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Lifestyle - March 3, 2018
The Florida Shooting aftermath: #NeverAgain
Only four days after the school shooting at Marjory Stoneman Douglas High School, in Parkland, Florida, the activist movement that emerged in its aftermath had a name (#NeverAgain), a policy goal (stricter background checks for gun buyers), and a plan for a nationwide protest.
Marjory Stoneman Douglas (MSD) High School students are using Twitter to make their voices heard. Also, they have set up crowdfunding pages to pay for marches and memorials. And they organized a national school walkout day.
The amateur photos and videos posted on Twitter and Snapchat quickly made their way to news organizations, which then wrestled with how to handle graphic and disturbing images. CBS News, for one, aired cell phone video of students taking cover as gunshots ring out.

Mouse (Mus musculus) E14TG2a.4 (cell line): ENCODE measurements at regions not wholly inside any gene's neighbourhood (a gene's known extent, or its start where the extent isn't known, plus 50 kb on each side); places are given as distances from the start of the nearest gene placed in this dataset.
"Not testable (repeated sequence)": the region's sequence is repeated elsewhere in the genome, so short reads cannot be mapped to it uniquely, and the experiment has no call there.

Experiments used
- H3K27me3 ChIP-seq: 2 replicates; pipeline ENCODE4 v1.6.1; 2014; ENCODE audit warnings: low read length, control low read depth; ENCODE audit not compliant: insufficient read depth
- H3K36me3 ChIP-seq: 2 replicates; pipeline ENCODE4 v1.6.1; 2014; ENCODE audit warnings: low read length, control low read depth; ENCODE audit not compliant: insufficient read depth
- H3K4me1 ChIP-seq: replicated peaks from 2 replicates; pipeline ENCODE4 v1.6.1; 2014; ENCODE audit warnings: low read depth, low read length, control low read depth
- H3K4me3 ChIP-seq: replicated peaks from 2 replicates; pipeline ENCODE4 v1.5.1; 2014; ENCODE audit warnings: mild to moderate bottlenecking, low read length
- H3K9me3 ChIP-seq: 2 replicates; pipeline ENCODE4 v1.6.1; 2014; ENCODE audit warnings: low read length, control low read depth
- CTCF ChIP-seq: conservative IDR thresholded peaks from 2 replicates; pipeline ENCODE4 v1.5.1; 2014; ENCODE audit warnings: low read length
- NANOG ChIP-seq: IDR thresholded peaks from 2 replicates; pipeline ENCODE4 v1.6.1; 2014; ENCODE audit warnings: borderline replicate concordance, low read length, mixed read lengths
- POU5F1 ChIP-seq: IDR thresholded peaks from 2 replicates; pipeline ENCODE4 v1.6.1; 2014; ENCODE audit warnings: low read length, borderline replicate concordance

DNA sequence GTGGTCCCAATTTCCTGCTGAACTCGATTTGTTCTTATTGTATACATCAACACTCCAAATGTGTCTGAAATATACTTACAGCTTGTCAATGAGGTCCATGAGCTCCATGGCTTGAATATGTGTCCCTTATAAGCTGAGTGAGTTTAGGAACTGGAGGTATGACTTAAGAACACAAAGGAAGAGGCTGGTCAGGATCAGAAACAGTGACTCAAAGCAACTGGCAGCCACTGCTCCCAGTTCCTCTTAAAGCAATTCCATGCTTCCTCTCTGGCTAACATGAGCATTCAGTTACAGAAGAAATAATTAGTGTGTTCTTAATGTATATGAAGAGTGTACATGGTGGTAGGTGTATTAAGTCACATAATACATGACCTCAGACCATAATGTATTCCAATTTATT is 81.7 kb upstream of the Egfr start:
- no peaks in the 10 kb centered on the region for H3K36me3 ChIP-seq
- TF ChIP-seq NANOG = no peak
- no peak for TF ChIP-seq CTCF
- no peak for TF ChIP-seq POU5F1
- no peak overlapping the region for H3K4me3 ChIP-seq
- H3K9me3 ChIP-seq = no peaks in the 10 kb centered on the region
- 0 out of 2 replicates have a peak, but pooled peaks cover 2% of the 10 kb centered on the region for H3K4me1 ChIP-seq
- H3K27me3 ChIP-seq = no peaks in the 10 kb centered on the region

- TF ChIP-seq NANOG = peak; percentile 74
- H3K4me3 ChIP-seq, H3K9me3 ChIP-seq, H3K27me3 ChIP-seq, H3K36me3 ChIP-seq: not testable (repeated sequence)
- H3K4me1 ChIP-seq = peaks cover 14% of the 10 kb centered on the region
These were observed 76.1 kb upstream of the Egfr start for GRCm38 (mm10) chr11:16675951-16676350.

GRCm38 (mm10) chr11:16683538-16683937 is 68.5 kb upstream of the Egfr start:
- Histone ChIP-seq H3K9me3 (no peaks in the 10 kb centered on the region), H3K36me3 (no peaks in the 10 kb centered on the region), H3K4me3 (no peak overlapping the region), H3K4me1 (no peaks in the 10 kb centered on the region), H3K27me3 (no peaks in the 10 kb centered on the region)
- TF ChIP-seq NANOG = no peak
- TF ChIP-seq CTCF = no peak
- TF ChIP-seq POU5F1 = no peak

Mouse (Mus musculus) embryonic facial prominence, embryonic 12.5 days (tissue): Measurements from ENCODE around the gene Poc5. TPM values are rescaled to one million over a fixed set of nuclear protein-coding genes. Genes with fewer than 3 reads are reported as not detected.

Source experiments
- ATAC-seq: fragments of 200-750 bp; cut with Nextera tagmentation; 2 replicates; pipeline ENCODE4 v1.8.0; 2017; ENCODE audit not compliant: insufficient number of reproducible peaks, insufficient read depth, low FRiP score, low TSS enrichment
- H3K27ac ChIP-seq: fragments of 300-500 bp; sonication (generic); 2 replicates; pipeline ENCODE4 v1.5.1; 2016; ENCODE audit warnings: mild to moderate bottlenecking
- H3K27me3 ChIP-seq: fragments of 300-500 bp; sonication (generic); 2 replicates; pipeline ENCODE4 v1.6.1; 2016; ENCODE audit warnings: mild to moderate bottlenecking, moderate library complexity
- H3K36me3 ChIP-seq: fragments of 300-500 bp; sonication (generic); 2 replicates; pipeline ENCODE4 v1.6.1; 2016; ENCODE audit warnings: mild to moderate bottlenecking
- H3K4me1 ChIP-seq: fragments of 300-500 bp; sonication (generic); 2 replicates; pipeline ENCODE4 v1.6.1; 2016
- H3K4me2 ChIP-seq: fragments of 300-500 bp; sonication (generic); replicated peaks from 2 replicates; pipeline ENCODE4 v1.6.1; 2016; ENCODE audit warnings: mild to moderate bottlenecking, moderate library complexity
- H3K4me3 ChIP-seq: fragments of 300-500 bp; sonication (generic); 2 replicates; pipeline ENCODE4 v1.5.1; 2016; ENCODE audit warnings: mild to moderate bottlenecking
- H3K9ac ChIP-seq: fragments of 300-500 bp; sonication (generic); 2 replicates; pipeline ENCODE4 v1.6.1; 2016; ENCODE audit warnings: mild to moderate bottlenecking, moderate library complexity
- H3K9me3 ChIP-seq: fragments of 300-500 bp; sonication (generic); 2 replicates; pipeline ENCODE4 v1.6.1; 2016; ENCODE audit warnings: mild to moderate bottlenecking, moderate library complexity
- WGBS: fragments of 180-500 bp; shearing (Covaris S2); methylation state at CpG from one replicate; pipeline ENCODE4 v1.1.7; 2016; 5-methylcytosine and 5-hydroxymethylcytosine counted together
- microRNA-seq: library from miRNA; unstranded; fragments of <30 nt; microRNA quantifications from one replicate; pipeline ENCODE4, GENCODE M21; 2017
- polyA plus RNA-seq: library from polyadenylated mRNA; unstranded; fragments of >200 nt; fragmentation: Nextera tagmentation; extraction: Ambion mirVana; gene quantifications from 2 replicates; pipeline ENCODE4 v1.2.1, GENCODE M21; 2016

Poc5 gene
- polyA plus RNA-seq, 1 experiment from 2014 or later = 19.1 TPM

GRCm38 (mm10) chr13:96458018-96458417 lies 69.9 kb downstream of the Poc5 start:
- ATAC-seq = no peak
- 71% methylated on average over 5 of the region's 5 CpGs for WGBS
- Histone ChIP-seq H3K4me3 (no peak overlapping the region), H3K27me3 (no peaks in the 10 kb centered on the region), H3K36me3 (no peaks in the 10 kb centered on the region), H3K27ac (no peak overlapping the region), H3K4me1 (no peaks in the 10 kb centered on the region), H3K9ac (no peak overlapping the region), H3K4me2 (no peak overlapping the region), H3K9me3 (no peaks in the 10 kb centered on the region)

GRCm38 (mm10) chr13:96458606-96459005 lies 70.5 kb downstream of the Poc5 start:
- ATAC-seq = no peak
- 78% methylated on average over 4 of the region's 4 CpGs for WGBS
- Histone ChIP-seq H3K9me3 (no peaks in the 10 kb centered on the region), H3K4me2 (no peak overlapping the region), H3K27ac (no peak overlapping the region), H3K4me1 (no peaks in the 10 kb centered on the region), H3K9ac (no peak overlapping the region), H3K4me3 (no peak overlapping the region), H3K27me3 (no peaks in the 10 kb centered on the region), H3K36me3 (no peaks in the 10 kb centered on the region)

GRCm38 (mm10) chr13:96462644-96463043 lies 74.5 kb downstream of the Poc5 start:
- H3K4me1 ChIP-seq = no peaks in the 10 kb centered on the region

The #NeverAgain page was launched on Facebook just before midnight on February 15th. The social-media posts led to an invitation from CNN to write an op-ed. And from there, televised interviews during the course of the days.
People mocked students who survived the shooting online for standing up to politicians and calling for gun control. And now conspiracy theories are circulating on Facebook and Twitter to try and tear down those same students, calling them “crisis actors” and suggesting they’re puppets for liberal politicians.
The harassment got bad enough that Marco Rubio, the Republican Senator from Florida, had to come out on Twitter in defense of Parkland’s students. The Parkland shooting has created a perfect storm for the social media world we now live in.
Facebook and Twitter have given the students an incredible megaphone to push for stricter gun control regulations. Teenagers who might otherwise be ignored are sending messages that are reaching millions and, in some cases, publicly challenging elected officials in to get something done.